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If you thought the French were onto something creative with the guillotine, watch the video clip below, to see how much more inventive the Romans were, nearly two thousand years earlier. Actually, a lot of Caligula is consistent with other ancient sources, but we have yet to find anything else about a “wall of death.” Clearly, it’s a long-lasting conspiracy to hide the truth from the unwashed masses, and only Bob Guccione had the stones to stand up to them and reveal their secret to the world.

7. Dante Was Really A Crusader Capable Of Killing Death And Defeating Lucifer

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Forget anything you were taught by your so-called English teachers. EA and Sony have finally revealed the true story of Dante Alighieri. You might have thought, prior to 2010, that he was just some poet of the late Middle Ages in the pre-Renaissance era. Nope. He apparently lived nearly two centuries earlier than historians claimed and fought in the Third Crusade, where he did some bad things.

How bad? Let’s just say much of what he did would get one sent to Hell. Dante managed to kill Death (stealing his scythe, no less) and then went on to defeat monstrous versions of King Minos, Queen Cleopatra, Mark Antony, Cerberus (who it turns out was not actually a multi-headed dog, but rather some kind of multi-headed human-worm hybrid), and even Lucifer. Dante did all of this to save his beloved Beatrice. Love will inspire many a man to do brave things, including descending into Hell and destroying everyone there.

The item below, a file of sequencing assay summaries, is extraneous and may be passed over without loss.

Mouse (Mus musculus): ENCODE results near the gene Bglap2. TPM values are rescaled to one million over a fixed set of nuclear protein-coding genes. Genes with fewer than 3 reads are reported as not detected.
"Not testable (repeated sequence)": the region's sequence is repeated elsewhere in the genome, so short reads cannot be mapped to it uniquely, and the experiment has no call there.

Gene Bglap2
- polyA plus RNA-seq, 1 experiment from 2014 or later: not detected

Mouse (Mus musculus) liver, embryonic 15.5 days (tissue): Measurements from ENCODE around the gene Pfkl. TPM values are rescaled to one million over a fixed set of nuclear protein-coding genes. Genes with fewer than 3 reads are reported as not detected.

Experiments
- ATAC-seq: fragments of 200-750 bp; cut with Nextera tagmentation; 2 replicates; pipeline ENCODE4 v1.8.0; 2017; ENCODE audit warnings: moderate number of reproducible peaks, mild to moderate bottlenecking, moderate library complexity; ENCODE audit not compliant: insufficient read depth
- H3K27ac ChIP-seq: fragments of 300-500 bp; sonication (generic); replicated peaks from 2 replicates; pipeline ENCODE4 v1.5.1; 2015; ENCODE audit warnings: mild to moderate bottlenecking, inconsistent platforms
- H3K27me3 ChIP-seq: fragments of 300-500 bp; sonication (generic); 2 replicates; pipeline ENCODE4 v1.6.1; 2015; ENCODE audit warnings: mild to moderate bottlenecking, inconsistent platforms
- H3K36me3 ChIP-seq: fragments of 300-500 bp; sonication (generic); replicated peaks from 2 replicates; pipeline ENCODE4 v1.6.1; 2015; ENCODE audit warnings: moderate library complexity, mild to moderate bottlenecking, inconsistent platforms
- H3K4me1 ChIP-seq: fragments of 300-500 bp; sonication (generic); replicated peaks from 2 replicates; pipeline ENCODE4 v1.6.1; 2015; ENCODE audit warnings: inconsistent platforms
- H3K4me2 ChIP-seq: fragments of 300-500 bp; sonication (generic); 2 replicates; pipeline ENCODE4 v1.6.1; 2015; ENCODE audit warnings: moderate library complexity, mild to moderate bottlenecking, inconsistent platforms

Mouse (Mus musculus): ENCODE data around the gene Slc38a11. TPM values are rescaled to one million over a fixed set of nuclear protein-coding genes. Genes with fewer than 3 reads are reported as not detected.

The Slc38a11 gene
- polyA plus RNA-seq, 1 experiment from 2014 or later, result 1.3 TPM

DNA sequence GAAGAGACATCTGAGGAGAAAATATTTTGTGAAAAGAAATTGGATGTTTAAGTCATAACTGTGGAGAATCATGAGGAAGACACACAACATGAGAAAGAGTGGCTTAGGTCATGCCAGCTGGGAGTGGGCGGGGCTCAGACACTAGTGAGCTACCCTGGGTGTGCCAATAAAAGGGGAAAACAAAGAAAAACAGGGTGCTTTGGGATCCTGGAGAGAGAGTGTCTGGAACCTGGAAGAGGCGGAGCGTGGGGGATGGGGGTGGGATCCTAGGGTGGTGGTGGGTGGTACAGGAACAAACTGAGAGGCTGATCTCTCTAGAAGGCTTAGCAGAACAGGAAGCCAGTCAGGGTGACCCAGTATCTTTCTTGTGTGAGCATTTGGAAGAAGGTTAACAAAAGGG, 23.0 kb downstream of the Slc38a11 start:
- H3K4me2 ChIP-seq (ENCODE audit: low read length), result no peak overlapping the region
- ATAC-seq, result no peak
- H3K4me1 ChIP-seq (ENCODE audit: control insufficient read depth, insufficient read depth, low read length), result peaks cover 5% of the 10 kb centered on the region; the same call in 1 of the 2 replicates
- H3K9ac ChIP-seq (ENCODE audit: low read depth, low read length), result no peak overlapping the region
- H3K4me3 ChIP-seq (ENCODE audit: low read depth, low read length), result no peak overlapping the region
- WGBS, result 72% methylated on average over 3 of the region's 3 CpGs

6. The Battle of Stirling Bridge Had Squat To Do With A Bridge

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You might think that a battle named after a bridge might be won at, well, a bridge. Not so, according to Academy Award-winning film Braveheart and, as we all know, a film is automatically disqualified from winning Best Picture if it lies. Ergo, Braveheart is 100% real. The film puts historians in their place, by showing us that William Wallace fought for Scotland’s freedom on a much more open plain, and used spears that were twice as long as a man, to grant the Scots the edge over their horse-mounted English attackers.

5. Spartacus Defeated The Shadow Of Death